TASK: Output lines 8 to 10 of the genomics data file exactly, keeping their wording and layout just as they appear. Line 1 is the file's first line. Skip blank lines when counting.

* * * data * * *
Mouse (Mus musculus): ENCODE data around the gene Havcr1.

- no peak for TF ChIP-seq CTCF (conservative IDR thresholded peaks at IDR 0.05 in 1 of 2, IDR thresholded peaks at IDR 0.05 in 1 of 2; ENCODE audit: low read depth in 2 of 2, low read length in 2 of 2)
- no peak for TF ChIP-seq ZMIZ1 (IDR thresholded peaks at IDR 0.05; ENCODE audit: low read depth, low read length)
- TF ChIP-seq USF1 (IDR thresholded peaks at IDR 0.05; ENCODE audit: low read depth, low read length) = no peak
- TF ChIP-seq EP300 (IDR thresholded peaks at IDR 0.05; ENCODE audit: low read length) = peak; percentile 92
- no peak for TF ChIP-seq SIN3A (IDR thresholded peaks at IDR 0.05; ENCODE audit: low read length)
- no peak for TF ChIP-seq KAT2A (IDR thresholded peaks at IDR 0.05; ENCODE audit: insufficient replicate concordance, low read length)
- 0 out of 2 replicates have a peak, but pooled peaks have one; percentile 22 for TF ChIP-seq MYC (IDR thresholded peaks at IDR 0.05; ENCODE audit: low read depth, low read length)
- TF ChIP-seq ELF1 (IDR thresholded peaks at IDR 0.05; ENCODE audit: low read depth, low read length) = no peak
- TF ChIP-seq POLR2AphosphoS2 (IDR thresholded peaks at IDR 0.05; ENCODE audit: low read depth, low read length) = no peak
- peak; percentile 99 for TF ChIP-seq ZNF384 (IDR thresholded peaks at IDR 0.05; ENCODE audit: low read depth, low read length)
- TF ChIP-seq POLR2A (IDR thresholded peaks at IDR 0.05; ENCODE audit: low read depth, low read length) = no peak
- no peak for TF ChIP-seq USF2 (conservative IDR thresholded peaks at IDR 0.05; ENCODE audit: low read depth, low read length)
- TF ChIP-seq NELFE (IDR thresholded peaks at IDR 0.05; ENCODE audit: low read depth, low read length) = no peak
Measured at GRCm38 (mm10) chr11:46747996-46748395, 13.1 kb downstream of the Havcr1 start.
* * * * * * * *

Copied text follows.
- 0 out of 2 replicates have a peak, but pooled peaks have one; percentile 22 for TF ChIP-seq MYC (IDR thresholded peaks at IDR 0.05; ENCODE audit: low read depth, low read length)
- TF ChIP-seq ELF1 (IDR thresholded peaks at IDR 0.05; ENCODE audit: low read depth, low read length) = no peak
- TF ChIP-seq POLR2AphosphoS2 (IDR thresholded peaks at IDR 0.05; ENCODE audit: low read depth, low read length) = no peak